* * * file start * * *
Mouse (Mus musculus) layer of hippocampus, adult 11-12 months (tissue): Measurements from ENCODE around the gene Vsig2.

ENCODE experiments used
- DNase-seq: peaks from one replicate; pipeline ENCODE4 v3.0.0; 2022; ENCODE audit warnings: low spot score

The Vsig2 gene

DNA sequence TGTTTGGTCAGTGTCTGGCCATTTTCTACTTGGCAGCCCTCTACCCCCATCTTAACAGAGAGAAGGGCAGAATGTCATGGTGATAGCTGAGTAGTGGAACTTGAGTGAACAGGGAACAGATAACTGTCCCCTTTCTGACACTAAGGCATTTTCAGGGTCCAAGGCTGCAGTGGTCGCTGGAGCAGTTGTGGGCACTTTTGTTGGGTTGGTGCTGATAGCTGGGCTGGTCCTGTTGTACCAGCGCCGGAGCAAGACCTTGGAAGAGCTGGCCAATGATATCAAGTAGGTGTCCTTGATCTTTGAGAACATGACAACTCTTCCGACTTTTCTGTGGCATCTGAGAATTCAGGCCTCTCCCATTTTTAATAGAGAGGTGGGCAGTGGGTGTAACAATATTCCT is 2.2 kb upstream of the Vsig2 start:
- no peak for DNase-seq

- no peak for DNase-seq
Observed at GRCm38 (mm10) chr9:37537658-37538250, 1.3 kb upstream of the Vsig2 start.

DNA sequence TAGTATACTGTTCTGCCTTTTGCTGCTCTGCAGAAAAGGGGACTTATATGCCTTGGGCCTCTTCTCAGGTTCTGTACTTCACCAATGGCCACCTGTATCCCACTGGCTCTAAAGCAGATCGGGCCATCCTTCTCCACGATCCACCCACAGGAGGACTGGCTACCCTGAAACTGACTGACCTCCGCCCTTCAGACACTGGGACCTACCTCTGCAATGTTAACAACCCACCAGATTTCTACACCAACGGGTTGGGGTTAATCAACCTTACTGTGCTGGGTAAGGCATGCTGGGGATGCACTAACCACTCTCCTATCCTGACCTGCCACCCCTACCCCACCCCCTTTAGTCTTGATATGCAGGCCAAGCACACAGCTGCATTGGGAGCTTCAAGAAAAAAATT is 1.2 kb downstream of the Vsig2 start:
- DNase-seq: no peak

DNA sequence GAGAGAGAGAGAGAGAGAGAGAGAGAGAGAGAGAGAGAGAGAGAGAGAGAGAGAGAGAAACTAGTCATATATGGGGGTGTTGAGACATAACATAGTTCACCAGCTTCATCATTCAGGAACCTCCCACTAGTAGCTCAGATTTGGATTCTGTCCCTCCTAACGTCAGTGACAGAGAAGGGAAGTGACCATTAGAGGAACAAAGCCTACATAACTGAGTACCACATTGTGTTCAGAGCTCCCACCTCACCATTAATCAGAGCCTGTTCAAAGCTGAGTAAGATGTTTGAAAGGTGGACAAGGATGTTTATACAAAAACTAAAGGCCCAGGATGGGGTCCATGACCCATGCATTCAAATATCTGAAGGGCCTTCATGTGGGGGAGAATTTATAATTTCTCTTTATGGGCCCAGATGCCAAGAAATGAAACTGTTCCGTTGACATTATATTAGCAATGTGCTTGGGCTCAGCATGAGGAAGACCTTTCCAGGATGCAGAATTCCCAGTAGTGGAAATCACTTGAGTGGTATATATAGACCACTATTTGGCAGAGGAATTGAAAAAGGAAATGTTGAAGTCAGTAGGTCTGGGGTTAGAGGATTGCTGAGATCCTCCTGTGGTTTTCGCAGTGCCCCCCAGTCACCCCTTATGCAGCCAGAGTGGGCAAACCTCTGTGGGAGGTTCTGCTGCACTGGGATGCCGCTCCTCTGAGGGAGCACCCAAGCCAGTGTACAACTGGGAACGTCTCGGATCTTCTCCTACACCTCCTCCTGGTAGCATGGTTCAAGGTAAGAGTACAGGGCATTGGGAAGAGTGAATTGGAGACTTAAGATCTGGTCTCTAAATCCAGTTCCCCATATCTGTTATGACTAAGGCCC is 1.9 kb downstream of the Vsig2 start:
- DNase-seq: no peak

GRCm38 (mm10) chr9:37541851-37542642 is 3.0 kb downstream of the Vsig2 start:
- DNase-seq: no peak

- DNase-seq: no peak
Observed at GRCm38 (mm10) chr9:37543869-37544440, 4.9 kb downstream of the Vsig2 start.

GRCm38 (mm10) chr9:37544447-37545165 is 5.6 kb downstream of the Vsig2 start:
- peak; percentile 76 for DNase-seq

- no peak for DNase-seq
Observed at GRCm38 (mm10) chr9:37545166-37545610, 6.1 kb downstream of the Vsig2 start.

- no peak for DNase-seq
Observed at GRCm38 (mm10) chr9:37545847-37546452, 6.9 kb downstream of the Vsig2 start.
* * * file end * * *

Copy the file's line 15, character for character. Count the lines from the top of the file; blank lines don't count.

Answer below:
- DNase-seq: no peak